Can Anglican priests get married? What about deacons? Bishops?

As a married Anglican priest myself, I’m happy to report that the answer is “Yes“!

As Article 32 of the Thirty-Nine Articles of Religion puts it:

Of the Marriage of Priests
Bishops, priests and deacons are not commanded by God’s law, either to vow the estate of single life, or to abstain from marriage; therefore it is lawful for them, as for all other Christian men, to marry at their own discretion, as they shall judge the same to serve better to godliness.

Commenting on this article, Gerald Bray notes that

In England the road to clerical marriage was somewhat longer and more complicated [than it was in Europe for the Reformers]. Henry VIII would not hear of it, despite his own rather impressive track record, and Thomas Cranmer, who had married in secret, was forced to send his wife away. It was not until 1549 that it became legal for clergymen to take a wife. Quite a number did so, as we know from what happened next. When Mary I ascended the throne in 1553 and took the country back to Rome, one of her main concerns was to weed out ‘heretical’ clergy, which in practice meant those who had married after 1549. It seems that as many as a third of those in active ministry were deposed in this way, which is astonishing evidence of how rapidly clerical marriage had taken hold. On the other hand, Queen Elizabeth I did not like married clergy, and certainly not married bishops, and it was not until 1691 that a married man became archbishop of Canterbury! Nor could fellows of Oxford and Cambridge colleges marry and retain their fellowship, a rule which was not relaxed until 1882, some years after university fellowships had been secularised. (The Faith We Confess: An Exposition of the Thirty-Nine Articles, 181).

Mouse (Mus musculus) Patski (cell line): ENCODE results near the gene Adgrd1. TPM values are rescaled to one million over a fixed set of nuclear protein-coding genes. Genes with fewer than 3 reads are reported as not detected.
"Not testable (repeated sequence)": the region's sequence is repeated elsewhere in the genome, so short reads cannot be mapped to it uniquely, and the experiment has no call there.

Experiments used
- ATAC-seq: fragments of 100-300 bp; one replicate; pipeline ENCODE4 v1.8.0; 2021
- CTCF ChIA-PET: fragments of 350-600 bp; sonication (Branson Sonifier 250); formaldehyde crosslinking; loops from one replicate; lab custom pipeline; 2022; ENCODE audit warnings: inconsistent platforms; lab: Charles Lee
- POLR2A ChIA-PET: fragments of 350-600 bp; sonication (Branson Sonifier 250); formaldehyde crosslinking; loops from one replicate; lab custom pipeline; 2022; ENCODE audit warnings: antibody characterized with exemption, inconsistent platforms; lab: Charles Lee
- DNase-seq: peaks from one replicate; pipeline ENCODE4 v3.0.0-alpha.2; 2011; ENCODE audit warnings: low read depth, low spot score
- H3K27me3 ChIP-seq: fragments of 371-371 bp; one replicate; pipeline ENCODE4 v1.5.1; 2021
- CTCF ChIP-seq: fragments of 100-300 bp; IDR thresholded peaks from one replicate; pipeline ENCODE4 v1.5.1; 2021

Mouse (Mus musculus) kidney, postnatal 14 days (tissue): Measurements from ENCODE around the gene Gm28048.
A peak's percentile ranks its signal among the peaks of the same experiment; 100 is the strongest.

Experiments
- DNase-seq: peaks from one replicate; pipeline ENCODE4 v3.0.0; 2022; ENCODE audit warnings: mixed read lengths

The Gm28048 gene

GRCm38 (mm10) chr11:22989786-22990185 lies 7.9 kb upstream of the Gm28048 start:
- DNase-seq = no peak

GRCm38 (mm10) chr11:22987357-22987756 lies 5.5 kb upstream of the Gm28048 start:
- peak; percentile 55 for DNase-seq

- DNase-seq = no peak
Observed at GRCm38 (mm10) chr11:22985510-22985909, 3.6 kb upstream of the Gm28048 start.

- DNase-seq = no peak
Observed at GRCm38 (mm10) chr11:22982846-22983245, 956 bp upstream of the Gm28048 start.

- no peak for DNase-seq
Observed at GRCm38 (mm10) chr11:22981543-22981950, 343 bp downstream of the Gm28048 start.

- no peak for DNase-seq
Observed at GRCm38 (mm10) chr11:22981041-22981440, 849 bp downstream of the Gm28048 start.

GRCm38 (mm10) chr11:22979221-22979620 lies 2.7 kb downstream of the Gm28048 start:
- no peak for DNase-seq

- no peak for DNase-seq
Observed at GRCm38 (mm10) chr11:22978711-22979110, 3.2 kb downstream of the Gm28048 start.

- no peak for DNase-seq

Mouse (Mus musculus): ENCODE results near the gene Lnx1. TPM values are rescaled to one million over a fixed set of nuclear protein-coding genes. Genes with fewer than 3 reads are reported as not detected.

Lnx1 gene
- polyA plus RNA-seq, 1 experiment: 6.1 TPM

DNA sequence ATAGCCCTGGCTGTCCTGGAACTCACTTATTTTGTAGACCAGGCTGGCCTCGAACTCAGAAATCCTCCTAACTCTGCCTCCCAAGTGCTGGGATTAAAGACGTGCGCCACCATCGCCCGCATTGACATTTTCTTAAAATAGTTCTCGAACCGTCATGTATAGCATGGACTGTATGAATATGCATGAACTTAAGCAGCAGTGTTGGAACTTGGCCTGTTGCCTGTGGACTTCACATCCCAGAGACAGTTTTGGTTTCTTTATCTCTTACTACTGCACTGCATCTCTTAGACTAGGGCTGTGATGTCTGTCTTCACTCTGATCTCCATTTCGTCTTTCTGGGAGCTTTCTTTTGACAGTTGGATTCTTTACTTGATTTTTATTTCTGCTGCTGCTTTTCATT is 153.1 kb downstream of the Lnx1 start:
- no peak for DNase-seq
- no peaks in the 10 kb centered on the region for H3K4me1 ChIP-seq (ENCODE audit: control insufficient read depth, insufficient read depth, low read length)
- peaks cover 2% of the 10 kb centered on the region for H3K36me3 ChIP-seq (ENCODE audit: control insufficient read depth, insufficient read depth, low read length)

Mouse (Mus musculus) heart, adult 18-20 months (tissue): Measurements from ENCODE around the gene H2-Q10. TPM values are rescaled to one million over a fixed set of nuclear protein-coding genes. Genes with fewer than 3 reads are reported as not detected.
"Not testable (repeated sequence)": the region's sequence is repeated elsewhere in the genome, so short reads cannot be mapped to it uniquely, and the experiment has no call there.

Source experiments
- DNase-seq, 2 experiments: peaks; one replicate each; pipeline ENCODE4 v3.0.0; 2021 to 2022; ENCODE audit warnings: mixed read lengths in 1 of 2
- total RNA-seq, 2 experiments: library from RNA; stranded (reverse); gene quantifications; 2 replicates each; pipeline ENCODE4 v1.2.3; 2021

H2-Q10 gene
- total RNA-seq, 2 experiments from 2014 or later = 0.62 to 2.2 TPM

Now, in the Christian life, both singleness and celibacy are vitally important and often neglected! After all, both the Apostle Paul and the Lord himself were both never married.

Nevertheless, although Paul recommended celibacy for those able and called to practice it (1 Cor. 7), he did not mandate it for leaders of the Church (1 Tim. 3).

Neither do Anglicans. Anglican bishops, priests, and deacons are allowed to get married.